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      January 22, 2017
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Diagnosing Menopause

If you are in your late 30's or early 40's you might be wondering when the early symptoms of menopause are going to hit. You may have started to experience some early signs of perimenopause - such as less regular periods, more frequent mood swings, occasional of vaginal dryness and more frequent sleep issues. At this point you may be wondering if this is the start of menopause or something else? While getting the official news, that you've begun the long process of menopause is not often something we women are excited to hear, it can help explain what's going on with your body as well as identify what to expect in the months and years to come.

Your gynecologist or primary care physician should be able to diagnose if you've entered into menopause. Menopause typically starts between the ages of 36 to 50 with increasing symptoms, over time, as key hormones decrease. The early stage of menopause is called perimonopause and is identified as those years when signs of menopause occur but while a woman is still experiencing a period. Perimenopause can last a few years to several years.

When diagnosing a woman with menopause, a doctor typically reviews a list of symptoms and may also run a series of blood tests to determine if a hormonal shift has occurred. These blood tests often rule out other causes of your hormonal issues such as thyroid or pituitary problems. Doctors can also measure levels of follicle stimulation hormone or FSH and estrogen levels to also help determine if menopause has begun. Besides ruling out other conditions, and assisting with some symptoms, there's no exact science to diagnosing the early signs of menopause but doctor's are typically correct with their appraisals.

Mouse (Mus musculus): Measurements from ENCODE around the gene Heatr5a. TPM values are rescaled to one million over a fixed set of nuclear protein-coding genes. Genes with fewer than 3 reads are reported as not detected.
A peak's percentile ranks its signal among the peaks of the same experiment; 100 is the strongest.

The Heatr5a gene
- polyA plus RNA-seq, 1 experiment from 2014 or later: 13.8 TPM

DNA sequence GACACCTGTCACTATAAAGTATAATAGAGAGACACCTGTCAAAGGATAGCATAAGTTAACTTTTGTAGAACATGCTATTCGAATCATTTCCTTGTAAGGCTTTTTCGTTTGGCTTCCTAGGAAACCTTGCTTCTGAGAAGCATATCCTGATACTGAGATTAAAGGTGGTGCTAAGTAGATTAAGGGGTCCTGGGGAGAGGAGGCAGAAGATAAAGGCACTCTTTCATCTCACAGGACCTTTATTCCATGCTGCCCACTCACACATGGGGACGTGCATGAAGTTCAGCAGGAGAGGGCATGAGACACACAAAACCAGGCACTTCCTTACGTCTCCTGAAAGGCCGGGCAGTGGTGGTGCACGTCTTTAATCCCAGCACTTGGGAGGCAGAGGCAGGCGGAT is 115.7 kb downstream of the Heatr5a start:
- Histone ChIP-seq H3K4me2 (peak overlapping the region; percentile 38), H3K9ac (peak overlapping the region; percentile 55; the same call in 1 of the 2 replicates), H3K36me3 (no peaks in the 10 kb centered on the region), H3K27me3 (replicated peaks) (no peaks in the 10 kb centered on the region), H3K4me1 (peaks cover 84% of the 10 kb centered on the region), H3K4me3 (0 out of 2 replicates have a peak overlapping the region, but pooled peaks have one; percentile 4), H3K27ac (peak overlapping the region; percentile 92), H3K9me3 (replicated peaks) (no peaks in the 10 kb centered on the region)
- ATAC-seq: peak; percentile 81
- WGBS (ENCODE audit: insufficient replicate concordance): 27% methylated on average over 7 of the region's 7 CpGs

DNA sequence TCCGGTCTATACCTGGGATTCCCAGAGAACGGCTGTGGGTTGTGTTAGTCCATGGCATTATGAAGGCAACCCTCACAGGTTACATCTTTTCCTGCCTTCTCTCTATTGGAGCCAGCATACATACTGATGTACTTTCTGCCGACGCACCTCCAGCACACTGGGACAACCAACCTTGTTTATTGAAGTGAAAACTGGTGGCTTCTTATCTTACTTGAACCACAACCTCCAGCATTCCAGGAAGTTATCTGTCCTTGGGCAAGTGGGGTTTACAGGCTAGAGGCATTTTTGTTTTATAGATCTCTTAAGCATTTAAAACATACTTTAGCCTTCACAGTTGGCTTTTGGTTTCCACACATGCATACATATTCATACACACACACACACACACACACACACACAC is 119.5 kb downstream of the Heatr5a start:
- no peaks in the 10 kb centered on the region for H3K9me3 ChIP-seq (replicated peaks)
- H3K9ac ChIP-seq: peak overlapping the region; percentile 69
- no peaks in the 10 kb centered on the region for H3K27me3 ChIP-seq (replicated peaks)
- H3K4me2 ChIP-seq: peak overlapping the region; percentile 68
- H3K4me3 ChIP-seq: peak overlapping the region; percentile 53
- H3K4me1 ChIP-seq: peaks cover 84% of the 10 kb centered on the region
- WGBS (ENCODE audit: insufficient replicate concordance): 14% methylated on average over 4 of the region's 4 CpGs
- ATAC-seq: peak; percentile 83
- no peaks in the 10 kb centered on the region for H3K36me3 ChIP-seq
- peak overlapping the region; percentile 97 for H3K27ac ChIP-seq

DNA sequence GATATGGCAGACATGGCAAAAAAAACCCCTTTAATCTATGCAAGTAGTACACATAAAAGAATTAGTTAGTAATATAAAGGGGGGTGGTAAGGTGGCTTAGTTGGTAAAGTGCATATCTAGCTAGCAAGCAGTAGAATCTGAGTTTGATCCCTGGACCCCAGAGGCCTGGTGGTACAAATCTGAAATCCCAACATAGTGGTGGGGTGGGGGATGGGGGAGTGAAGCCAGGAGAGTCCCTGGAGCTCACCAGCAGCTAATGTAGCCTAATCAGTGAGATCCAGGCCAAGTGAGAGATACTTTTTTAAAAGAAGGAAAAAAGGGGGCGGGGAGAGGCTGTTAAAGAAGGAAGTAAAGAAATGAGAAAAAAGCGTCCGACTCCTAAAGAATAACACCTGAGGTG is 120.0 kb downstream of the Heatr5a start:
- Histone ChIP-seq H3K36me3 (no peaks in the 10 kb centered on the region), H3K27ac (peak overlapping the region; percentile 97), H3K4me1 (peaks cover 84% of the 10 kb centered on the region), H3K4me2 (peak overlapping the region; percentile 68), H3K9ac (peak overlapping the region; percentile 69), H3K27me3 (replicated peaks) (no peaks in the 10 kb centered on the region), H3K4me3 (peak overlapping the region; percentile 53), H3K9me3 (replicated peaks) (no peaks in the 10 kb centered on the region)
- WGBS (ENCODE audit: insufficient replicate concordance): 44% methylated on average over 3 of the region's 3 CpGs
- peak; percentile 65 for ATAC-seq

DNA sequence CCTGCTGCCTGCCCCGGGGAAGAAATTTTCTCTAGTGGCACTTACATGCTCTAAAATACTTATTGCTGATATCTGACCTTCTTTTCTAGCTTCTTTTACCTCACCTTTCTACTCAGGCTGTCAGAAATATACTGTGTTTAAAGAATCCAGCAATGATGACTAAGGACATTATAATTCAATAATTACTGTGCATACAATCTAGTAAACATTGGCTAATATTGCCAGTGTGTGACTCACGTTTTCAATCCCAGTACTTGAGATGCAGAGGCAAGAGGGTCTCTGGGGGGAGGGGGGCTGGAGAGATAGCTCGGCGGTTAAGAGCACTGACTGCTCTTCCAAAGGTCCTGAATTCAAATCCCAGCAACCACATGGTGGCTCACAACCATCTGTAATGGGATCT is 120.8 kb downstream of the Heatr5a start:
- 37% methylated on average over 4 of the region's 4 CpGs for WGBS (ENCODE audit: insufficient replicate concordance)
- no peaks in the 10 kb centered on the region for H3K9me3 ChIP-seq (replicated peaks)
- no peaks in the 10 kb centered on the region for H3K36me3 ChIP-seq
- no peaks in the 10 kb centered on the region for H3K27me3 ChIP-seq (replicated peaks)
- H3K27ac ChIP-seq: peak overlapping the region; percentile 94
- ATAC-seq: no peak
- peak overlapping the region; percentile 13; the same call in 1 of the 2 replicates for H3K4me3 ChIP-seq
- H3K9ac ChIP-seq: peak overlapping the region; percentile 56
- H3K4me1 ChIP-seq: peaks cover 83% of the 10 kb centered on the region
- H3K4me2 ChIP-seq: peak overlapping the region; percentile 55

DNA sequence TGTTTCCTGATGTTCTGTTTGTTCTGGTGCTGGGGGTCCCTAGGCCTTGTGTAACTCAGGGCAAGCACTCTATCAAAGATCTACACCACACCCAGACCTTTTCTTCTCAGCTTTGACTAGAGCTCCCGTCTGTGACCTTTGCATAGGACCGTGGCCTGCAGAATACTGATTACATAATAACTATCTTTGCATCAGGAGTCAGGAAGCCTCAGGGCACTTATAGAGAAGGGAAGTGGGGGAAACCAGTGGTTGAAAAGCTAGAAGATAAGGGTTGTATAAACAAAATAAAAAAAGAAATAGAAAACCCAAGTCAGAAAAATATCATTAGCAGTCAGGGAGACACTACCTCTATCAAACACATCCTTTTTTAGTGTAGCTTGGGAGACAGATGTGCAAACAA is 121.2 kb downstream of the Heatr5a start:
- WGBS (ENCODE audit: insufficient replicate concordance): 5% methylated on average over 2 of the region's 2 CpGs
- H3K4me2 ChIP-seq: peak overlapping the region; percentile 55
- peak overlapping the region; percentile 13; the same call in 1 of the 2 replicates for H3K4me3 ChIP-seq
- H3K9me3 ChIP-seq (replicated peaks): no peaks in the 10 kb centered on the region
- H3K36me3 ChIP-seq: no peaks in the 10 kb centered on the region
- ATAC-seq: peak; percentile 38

Once you've received the news that menopause has begun, it's good to remember that this a natural process the body goes through and will take several years before your last period occurs. Paying attention to adding exercise and a healthy diet can help improve the many symptoms of menopause. High fiber diets rich in fruit, vegetables and whole grain can do wonders in improving many symptoms of menopause. Additional help is also available through hormone replacement, a mild antidepressants, as well as some natural alternatives.

While diagnosing a woman with early signs of menopause is not an exact science many tests can assist in the process. Knowing that you're body has begun to produce lower levels of hormones is not a death sentence but the normal process of any woman.

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